Disclaimer: 😀 I took one poetry class in college, for half a semester, and received a B, points off for being difficult, like when I argued that all haikus didn’t have to literally be about nature. I stand behind everything 19-year-old me said. I’m not a poetry expert, but it’s fun to talk about stuff, so this is my understanding of poetry and the verbiage I use to describe different aspects of it. 🙂
Style 1 – Formed/Traditional
Things don’t have to be uniform, but formed poems have a clear pattern, sometimes rhyme, and usually make some kind of sense without having to try too hard. Here you have your haikus and limericks and sonnets and anything else with some kind of traditional structure, like 4-4-2 or even 5-3-1, or whatever, for variety. It doesn’t scatter letters across the page or break up sentences or words. It’s basic form, so I call this just plain poetry, because it’s easily recognized as poetry and not often mistaken for anything else, except maybe song lyrics, which is a kind of formed poetry.
Style 2 – Unformed
This is usually your large blocks of text. I like to call this journaling or rambling kind of poetry, and sometimes vomit poetry. It can be very powerful as it allows you to ramble about something without worrying about sticking to any kind of form. Too much of this is exhausting for me personally, but a random chunk of text can definitely be poetic and is a good way to illustrate tangled thoughts and a sense of drowning or suffocating in open air.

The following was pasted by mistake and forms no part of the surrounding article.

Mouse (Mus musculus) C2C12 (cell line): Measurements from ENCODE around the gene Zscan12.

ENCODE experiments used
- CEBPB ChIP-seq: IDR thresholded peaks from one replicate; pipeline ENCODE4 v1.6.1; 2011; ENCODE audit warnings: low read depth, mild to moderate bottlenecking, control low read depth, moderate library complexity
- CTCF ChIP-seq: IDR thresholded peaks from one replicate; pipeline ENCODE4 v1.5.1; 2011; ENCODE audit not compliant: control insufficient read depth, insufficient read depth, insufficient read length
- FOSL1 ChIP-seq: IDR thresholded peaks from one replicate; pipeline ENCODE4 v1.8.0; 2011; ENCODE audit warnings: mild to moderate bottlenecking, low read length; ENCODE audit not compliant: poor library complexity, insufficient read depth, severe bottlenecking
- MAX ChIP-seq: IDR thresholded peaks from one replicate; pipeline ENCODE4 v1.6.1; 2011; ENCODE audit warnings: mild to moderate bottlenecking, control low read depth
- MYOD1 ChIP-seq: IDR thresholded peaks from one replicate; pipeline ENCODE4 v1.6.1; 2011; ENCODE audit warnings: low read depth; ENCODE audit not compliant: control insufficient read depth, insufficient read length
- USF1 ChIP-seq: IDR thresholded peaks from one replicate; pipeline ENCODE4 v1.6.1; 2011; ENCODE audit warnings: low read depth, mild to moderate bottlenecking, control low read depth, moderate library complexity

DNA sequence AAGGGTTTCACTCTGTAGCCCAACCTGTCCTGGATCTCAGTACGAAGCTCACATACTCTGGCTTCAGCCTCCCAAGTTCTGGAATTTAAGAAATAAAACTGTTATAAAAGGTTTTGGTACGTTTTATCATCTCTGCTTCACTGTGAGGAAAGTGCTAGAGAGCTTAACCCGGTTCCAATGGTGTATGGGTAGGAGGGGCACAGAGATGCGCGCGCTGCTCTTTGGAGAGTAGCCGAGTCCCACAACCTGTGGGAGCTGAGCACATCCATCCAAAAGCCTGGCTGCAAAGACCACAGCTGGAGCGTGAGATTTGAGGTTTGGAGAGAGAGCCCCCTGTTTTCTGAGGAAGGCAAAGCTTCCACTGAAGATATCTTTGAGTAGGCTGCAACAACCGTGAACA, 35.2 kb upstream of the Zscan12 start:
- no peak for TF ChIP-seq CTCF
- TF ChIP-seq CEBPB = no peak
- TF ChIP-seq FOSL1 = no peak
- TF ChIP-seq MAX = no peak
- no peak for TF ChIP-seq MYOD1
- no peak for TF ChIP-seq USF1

Style 3 – Fractured
I call this Picasso poetry, paint-splatter poetry, or scattered puzzle pieces poetry. This can be super fun and impactful, but there’s something about it that hurts my brain, so I rarely do this myself. These are the poems with sentences broken up into multiple lines. Sometimes we have letters or words scattered across the page or even multiple pages. This a great way to use form to illustrate a point or convey a sense of falling or brokenness or whatever.
Style 4 – Metaphorical
This is the kind of poetry that compares a rotten tree stump to a relationship, and I love me some symbolism! Of course, too much of this and the message or whatever can get lost in all the flowery-ness, but it’s strong and traditional for a reason. Comparison is a great tool, because sometimes people may not understand what depression feels like, but if you compare it to being locked in a dark room stuffed with too many shadows you can’t see, then people can start to imagine. Sometimes I call this flowery poetry, literary poetry, or symbolic poetry.
Style 5 – Literal
This is the IN YO FACE kind of poetry. I call this strong or blunt or raw poetry, depending on how it’s being delivered. In blunt-land, you don’t compare dying love to a wilting flower, you just come out and say “our love died and I hate you for it!” And this can be very visceral and impactful. There’s no mistaking how anyone feels. Of course, too much can this can be overstimulating, but there’s no denying what the poem, or song, is trying to say.
So, these are some types of poetry I come across in Poetry Land and what I call them. Did I miss anything?